California's ban on magazines holding more than 10 bullets was struck down by a federal appeals court as unconstitutional, with the majority ruling that the law "strikes at the core of the Second Amendment," according to the Associated Press.
Judge Kenneth Lee of the 9th Circuit Court of Appeals acknowledged that there may be good intentions behind the law, which was a response to mass shootings, but that doesn't have any impact on whether it is constitutional.
"In the wake of heart-wrenching and highly publicized mass shootings, the state of California barred its citizens from owning so-called 'large capacity magazines' (LCMs) that hold more than ten rounds of ammunition," Lee wrote for the majority. "But even well-intentioned laws must pass constitutional muster. California's near-categorical ban of LCMs strikes at the core of the Second Amendment — the right to armed self-defense.
"Armed self-defense is a fundamental right rooted in tradition and the text of the Second Amendment," Lee continued. "Indeed, from pre-colonial times to today's post-modern era, the right to defend hearth and home has remained paramount."
California Attorney General Xavier Becerra must now decide whether to appeal the decision to the full 9th Circuit or the U.S. Supreme Court, and whether to seek a delay in the ruling to prevent an immediate buying surge.
The majority found the ban to be too broad, even when considering its stated goal of limiting mass shootings.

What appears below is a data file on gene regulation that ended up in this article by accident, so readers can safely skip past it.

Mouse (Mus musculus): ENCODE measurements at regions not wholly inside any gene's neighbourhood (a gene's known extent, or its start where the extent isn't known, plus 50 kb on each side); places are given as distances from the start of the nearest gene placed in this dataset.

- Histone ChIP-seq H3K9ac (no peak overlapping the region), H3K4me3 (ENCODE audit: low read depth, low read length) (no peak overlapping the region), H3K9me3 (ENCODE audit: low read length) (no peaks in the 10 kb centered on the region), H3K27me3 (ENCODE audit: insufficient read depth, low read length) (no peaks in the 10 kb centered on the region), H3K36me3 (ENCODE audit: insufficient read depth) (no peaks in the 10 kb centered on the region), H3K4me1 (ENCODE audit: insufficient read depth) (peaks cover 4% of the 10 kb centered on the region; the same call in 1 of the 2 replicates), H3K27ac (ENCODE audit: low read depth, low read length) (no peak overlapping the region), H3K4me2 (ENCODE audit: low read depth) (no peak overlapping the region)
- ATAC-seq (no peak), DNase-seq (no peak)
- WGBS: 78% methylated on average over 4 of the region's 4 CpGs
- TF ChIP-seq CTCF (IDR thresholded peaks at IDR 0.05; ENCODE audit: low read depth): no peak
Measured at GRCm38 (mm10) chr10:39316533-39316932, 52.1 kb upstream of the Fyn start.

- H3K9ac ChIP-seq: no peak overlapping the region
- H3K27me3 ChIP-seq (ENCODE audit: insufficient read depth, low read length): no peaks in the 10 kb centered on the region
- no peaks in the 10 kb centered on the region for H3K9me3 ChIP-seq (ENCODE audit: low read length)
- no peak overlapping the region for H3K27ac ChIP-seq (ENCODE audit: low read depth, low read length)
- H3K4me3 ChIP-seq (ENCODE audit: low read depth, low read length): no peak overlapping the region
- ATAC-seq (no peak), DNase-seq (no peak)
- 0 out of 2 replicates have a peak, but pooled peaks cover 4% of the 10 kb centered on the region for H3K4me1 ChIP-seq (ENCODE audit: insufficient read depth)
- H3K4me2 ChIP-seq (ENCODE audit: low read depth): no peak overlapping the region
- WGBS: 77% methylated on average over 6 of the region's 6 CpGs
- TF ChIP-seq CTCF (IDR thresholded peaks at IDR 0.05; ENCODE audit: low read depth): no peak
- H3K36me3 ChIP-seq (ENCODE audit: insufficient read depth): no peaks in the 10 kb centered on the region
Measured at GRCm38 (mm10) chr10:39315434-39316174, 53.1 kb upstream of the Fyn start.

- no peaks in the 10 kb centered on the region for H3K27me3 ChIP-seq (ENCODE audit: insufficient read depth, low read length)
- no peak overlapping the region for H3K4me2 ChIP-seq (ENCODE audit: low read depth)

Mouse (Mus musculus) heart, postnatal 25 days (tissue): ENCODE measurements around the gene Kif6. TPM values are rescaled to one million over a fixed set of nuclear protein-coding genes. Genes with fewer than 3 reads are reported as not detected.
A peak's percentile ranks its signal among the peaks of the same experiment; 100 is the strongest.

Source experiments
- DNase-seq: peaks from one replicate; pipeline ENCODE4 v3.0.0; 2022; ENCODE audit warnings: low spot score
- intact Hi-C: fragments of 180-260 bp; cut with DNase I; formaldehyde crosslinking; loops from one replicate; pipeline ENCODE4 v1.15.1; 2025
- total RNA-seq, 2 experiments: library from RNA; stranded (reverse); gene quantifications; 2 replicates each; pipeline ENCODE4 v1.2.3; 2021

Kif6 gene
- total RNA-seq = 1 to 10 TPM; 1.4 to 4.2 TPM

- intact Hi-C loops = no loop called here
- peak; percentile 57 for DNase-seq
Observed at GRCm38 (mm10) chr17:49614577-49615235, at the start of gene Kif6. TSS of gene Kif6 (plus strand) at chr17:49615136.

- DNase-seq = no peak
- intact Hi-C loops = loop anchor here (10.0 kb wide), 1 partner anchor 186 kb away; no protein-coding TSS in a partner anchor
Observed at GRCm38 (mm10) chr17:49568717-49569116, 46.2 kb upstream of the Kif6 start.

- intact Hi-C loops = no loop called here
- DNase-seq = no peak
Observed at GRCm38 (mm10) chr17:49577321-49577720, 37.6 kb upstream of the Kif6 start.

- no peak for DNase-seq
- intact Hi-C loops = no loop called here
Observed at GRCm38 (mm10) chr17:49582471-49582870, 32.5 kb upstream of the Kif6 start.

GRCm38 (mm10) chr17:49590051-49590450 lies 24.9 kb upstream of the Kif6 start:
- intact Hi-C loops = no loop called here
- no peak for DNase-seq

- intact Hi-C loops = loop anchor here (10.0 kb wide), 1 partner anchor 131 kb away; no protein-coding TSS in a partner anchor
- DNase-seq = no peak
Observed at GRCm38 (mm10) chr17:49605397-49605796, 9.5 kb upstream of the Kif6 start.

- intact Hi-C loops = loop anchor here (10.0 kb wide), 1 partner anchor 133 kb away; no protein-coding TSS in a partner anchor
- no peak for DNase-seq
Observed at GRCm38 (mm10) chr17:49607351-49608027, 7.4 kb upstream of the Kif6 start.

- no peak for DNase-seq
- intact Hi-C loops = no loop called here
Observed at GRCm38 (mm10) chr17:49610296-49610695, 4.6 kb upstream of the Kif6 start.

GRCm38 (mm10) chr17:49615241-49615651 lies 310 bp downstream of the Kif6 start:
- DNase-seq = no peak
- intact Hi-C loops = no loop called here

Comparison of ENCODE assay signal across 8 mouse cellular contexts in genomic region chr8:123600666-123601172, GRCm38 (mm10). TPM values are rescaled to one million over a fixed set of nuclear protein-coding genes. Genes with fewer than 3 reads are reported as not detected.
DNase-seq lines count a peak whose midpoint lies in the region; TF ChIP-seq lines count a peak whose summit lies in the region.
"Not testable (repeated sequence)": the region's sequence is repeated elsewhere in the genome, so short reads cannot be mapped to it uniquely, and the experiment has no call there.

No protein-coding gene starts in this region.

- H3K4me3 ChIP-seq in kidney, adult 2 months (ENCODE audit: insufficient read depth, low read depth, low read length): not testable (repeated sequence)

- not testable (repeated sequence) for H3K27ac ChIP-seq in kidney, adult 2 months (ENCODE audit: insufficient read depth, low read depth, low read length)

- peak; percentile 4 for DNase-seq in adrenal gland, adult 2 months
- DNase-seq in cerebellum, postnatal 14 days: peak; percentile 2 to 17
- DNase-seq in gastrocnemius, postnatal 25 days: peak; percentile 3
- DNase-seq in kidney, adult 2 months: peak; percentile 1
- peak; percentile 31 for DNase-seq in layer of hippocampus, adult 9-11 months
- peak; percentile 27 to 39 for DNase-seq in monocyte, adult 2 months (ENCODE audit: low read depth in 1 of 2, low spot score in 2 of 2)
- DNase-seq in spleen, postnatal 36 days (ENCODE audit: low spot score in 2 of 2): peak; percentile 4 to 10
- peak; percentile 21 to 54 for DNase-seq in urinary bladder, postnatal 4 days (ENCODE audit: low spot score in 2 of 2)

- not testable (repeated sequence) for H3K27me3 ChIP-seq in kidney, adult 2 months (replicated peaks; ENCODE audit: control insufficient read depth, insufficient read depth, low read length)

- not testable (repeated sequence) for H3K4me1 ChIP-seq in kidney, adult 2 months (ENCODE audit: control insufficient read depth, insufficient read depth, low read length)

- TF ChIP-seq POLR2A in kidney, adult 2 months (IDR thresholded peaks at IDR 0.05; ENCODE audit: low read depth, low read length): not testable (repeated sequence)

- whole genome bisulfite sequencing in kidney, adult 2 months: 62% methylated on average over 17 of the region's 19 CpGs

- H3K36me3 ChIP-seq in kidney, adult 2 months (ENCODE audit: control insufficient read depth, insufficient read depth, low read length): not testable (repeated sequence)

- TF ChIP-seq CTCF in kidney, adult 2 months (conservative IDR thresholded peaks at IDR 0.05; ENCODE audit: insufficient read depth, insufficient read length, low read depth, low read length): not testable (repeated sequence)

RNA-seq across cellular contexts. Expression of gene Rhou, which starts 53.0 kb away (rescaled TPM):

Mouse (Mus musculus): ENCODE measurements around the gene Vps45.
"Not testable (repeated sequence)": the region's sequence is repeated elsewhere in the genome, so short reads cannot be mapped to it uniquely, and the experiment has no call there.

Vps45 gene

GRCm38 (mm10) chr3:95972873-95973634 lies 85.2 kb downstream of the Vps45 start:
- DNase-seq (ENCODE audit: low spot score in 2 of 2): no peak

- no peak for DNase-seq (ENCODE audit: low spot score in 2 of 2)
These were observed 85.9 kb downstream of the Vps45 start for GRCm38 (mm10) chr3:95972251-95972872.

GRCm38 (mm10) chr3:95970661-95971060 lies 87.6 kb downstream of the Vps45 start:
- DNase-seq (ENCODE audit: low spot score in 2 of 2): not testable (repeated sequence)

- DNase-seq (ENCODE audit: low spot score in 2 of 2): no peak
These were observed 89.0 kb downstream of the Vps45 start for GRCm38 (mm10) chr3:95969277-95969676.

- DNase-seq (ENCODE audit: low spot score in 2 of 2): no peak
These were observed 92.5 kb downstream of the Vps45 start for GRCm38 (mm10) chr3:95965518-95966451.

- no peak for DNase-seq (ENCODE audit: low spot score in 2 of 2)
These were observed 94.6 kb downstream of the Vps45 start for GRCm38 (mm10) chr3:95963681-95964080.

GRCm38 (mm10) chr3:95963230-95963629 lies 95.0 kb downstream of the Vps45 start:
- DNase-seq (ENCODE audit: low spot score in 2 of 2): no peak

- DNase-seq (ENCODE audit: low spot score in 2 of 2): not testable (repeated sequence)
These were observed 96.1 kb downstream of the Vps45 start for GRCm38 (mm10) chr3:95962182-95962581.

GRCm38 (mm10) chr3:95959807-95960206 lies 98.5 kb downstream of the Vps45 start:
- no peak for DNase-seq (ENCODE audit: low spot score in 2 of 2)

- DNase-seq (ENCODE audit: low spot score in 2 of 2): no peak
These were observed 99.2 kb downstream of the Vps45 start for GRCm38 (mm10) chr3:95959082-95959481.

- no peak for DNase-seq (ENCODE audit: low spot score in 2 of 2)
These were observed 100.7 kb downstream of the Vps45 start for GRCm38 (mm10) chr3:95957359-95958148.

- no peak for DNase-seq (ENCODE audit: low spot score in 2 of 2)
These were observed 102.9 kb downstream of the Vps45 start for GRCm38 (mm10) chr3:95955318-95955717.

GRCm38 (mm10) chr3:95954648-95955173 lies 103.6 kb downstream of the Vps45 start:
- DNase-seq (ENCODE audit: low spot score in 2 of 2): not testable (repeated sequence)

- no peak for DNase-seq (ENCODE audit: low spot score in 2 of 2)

"California's law imposes a substantial burden on this right to self-defense. The ban makes it criminal for Californians to own magazines that come standard in Glocks, Berettas, and other handguns that are staples of self-defense," Lee wrote, according to the Washington Times. "Its scope is so sweeping that half of all magazines in America are now unlawful to own in California."
The ban on high-capacity magazines was passed in 2016 by 63% of voters in California, and challenged in 2017 by gun owner Virginia Duncan and the California Rifle and Pistol Association.
Deputy Attorney General John Echeverria argued earlier this year that the ban still allowed people to protect themselves and their homes because an average of 2.2 shots are fired during a home invasion.
U.S. Circuit Judge Consuelo Callahan previously called the ban a "slippery slope" and criticized the limit of 10 rounds as seemingly arbitrary.
"There seems to be some evidence that people need more than a few bullets to defend themselves in the home," Callahan said.